Minuti-Ogle Co., Inc. of Oakdale, Minn., has promoted Joseph E. Warren and Chuck Bertrand.
Warren has been promoted to senior vice president of operations. He has more than 19 years of experience in the construction industry and is a graduate of Michigan Tech University.
Bertrand has been promoted to vice president of finance. He has been a controller in the construction industry for more than 16 years and is a graduate from Minnesota School of Business.
William R. Marler has been appointed architectural manager at NMI Associates, a division of Negwer Materials Inc., St. Louis, Mo. In his new position, Marler promotes NMI Associates and Negwer Materials Inc. to architects in all territories as a full line distributor of construction products and systems. As architectural manager, he communicates with Negwer Materials Inc. personnel and customers to ensure understanding of project scope and intent.
Robert Louis Maidt, 82, passed away on March 10, 2006, in Oklahoma City, OK. Maidt was 1963–1964 president of the Contracting Plasterers and Lathers International Association, which later became the Association of the Wall and Ceiling Industry.
Maidt was a WW II bomber pilot in the Army Air Corps, flying a B-24.
When he was very young, he joined his father in the family plastering business, which was founded in 1903. By the time he was a teen-ager, Maidt was carrying a Plasterers union card. He took over the business in 1947. Maidt was most proud of his craftsmanship in numerous historic structures in the Oklahoma City area.
He was also proud to have pioneered large-scale concrete pumping in Oklahoma City, in 1976. By 1980, the business was very successful, and his sons-in-law bought controlling interest of Sooner Concrete Pumping Service, Inc.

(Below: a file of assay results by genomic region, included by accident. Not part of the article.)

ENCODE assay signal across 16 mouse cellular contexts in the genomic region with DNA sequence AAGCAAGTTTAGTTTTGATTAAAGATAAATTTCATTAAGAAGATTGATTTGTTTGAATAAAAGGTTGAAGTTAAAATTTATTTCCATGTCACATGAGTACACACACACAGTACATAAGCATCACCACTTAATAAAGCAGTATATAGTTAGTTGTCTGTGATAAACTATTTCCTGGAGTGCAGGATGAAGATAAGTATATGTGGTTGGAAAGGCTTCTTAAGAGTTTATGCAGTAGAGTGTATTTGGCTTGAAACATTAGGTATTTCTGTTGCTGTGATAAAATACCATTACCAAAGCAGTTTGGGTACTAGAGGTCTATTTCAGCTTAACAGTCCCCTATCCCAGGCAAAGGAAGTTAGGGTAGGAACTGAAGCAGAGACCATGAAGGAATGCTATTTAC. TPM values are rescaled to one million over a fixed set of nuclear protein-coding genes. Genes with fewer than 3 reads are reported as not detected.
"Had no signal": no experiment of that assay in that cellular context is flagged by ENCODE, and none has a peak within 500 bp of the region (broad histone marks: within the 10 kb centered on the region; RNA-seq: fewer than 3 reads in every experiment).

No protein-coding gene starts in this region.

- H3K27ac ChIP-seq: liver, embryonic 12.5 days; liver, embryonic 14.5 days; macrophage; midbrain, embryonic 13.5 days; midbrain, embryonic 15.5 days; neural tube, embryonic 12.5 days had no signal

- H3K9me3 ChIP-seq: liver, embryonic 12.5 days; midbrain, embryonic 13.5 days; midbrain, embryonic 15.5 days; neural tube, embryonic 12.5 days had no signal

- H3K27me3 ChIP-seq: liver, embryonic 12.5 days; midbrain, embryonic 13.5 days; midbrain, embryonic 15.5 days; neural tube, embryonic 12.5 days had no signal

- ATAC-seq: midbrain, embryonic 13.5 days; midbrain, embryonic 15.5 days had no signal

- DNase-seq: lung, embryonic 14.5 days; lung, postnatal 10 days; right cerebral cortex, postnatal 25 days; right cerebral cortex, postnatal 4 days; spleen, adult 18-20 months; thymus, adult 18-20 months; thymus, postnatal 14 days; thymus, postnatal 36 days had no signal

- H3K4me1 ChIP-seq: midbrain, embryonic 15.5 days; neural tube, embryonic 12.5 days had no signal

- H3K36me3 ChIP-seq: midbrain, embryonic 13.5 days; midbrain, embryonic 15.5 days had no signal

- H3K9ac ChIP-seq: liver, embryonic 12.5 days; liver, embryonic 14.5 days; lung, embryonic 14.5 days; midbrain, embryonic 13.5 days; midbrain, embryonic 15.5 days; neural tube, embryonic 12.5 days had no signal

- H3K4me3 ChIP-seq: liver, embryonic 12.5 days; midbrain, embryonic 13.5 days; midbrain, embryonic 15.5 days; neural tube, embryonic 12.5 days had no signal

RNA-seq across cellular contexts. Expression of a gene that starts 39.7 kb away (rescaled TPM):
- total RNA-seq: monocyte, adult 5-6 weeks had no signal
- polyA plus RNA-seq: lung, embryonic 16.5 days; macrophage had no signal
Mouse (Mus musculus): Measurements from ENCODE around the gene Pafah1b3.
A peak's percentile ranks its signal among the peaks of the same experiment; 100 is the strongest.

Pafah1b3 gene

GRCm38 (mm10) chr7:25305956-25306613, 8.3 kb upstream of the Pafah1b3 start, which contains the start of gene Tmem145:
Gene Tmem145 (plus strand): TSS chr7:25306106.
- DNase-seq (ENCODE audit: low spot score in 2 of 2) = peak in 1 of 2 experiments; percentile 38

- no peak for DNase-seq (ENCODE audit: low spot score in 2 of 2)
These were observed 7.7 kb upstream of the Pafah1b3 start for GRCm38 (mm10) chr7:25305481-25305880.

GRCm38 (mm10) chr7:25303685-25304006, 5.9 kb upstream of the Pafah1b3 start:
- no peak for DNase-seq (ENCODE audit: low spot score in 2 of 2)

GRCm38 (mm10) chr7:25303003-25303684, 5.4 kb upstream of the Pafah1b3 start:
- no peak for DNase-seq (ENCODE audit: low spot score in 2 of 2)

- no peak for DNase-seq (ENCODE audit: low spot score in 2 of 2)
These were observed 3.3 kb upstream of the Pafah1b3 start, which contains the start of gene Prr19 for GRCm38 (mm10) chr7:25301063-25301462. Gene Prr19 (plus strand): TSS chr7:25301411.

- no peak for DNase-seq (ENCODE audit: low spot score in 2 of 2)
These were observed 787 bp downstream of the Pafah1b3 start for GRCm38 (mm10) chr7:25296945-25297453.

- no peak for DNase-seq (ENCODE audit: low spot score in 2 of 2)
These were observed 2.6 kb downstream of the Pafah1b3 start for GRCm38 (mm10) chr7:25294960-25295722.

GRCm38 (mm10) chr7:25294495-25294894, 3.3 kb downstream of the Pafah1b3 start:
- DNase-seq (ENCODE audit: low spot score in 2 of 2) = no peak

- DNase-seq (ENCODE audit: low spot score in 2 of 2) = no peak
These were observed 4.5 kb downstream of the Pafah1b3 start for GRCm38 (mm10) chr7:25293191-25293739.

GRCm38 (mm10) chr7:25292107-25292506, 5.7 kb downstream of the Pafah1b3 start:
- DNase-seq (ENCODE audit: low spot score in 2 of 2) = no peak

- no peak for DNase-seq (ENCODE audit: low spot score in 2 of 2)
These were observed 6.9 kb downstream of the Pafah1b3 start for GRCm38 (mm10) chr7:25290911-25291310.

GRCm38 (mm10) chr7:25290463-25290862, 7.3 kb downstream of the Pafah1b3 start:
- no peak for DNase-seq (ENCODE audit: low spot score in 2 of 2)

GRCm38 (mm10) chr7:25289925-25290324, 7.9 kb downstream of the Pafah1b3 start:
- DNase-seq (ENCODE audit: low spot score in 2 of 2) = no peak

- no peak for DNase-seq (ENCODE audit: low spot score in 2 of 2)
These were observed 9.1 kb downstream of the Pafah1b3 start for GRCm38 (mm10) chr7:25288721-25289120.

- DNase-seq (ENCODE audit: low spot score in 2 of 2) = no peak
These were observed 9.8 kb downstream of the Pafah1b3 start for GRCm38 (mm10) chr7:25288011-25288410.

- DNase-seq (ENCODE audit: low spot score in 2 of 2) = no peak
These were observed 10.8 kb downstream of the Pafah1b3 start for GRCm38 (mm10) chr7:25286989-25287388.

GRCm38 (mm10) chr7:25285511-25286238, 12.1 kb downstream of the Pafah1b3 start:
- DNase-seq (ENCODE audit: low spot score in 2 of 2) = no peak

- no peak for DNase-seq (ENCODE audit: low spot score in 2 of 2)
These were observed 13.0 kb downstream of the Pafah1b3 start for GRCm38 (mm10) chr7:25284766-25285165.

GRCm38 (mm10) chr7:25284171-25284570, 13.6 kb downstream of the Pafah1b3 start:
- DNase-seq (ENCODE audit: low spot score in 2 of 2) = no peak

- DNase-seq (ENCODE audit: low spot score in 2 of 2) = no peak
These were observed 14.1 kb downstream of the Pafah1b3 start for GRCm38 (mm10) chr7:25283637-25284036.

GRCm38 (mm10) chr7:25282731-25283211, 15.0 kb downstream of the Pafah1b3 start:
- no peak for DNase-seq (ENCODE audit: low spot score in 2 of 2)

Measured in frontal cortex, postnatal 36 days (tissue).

In the early 1960s, AWCI formed its first regional conferences, at the urging of Maidt, with the Southwest Conference and the Midwest (now Mid-Central) Conference, and this eventually expanded to eight conferences. Later the Midwest and Great Lakes merged to form the Mid-Central, bringing the number of regions to seven.
The regional conferences were intended to open communication between members on a regional level and to help stabilize wages within the defined geographical area of the conference. And, according to Maidt, "It worked!”
Bob Maidt Jr. talked about his father in a 2003 article published in this magazine: "My father was very innovative. He knew there had to be a better way to do some things, and he’d find it. Around 1960, for instance, he had a job that required a lot of cutting of #40 expansion joints. The problem with using existing tools to cut where the four pieces intersected was they left an ugly intersection, with one solid piece running horizontally and two broken, diagonal pieces. They also took 15 minutes to cut. So he invented a one-of-a-kind machine specifically to cut these joints in less than 30 seconds and leave four clean openings at the intersection. We sold the machine five years ago with the rest of the company, so presumably someone is still using it in Oklahoma City someplace (and nowhere else in the world).”